I Dressed as a Goth, a Party Girl, and a Manic Pixie Dream Girl — Here's How My Friends, Partner, and OKCupid Reacted
Seven years ago, I took an introduction to sociology course at my town's community college. We spent most of our time sitting around in a circle with our professor, talking about cultural stigmas and stereotypes as well as the clique dynamics within our individual cafeterias (at the time, I was convinced I was living in North Shore High School).
For our final project, we were assigned to do something outside our comfort zones, with the intent to elicit reactions from those around us, as well as learn something about ourselves. Because I was friends with the emo/goth hybrid kids in high school, I decided to spend a day as one of them, aesthetically anyway. Black hair, black lips, red and black eye shadow, incredibly thick eyeliner, spiked chains and Hot Topic clothes (this was back when Hot Topic sold actual alternative-wear, mind you). And what I found was the not-so-shocking realization that humans are pretty cruel.
Everyone from my brother (who I considered my best friend) to the hostess at our favorite Italian restaurant (who sat us in the most hidden, secluded corner of the restaurant despite it being empty) tried their very best to steer clear of me. No eye contact. Snarky smirks. And an overall cattiness that left me emotionally drained after just one day.
In the years since, I've spent a lot of time thinking about how harshly we judge others based on their fashion choices. We all do it to some extent or another, and I admit to being guilty of it myself — whether toward the cheerleaders at my high school who packed on the foundation or the wannabe hipsters of my university who pride themselves in their ability to recite Howl from start to finish (which, I'll admit, is pretty impressive).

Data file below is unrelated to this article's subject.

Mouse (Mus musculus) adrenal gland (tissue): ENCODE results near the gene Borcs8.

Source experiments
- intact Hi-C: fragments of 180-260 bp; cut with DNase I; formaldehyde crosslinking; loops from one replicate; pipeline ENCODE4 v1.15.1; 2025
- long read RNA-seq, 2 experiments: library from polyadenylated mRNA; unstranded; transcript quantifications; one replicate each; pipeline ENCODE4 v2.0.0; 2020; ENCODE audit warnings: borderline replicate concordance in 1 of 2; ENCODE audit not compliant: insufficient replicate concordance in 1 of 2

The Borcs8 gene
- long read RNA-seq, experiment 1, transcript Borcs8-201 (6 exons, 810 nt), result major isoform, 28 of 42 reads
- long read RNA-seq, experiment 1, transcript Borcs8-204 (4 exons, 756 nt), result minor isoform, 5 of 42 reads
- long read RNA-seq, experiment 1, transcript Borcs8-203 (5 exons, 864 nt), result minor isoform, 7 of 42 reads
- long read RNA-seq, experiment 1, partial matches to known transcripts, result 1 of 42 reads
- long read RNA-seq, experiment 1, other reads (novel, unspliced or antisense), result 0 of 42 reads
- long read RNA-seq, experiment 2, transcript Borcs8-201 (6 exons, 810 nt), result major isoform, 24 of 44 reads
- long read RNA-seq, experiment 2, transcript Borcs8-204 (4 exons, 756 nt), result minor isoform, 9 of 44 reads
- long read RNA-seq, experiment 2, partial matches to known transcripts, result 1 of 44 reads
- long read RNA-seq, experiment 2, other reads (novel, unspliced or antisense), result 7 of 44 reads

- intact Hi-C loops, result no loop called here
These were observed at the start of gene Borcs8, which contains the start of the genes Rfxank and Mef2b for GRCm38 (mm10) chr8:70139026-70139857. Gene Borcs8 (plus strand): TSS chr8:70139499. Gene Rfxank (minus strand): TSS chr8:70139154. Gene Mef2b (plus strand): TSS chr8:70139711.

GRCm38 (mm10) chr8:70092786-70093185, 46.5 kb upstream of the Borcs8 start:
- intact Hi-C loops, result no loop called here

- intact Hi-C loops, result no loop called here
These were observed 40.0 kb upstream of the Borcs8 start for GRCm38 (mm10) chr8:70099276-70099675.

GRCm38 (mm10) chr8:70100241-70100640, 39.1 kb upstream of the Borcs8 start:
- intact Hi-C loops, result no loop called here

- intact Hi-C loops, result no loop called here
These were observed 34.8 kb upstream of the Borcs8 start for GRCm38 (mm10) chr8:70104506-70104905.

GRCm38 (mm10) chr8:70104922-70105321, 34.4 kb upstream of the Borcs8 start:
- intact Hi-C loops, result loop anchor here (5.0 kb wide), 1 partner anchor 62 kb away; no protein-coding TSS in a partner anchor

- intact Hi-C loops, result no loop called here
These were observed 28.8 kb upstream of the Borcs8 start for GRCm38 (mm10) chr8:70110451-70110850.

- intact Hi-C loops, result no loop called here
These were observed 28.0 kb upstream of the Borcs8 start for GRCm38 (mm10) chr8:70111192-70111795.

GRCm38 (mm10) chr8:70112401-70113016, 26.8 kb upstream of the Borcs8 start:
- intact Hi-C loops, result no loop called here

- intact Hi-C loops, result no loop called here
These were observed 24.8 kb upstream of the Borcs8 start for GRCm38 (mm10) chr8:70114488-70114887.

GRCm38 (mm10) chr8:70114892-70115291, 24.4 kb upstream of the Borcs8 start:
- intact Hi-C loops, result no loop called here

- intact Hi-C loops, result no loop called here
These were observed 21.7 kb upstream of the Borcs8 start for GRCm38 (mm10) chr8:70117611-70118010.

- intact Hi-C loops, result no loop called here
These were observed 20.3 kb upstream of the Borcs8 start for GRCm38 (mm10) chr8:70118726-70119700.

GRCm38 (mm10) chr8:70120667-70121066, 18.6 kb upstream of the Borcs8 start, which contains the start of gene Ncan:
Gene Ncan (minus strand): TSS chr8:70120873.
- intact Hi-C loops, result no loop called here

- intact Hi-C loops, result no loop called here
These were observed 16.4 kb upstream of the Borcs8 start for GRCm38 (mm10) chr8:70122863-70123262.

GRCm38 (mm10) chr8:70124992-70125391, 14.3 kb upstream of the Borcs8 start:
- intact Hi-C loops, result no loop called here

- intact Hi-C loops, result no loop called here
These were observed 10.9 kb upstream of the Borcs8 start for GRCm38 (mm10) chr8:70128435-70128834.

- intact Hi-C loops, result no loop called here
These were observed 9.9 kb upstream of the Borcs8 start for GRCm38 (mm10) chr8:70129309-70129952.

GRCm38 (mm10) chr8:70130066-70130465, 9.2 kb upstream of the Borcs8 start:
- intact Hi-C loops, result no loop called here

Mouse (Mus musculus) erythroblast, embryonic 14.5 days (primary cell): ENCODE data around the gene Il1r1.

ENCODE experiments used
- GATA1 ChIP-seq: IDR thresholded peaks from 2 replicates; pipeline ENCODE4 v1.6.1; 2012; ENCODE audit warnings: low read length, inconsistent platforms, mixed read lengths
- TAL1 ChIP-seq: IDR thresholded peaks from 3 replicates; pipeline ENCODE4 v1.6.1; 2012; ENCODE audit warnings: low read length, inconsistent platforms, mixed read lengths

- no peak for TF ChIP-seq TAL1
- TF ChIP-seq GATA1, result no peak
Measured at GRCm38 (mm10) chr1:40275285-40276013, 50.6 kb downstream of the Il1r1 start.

Because my "style" has changed so much from childhood to my early '20s, I've seen a lot of mixed reactions from both acquaintances and passersby to all of my different looks, be they punk girl, tomboy or anything in between. That in mind, I thought it would be an interesting experiment to revisit some past fashion choices and see how friends, family and perfect strangers reacted to them now. It's been a while since I've totally revamped my wardrobe, so this experiment was fun for dress-up reasons as well as its more profound sociological implications.
Initially, my plan was to spend a full day dressed up in each look to note people's reactions in person, but I realized that the area of Britain in which I now live is extremely alternative and accepting — the total opposite of the highly Republican New Jersey town where I grew up. So instead, I took to the World Wide Web, creating a dating profile for myself on OkCupid. Through the week, I changed my photos daily (all taken in the same location, with the same lighting), keeping the actual bio information unchanged (a single paragraph detailing my love of literature and writing, my obsession with Breaking Bad and Game of Thrones and my desire to meet new people and make some friends. I also made my profile open to both men and women.)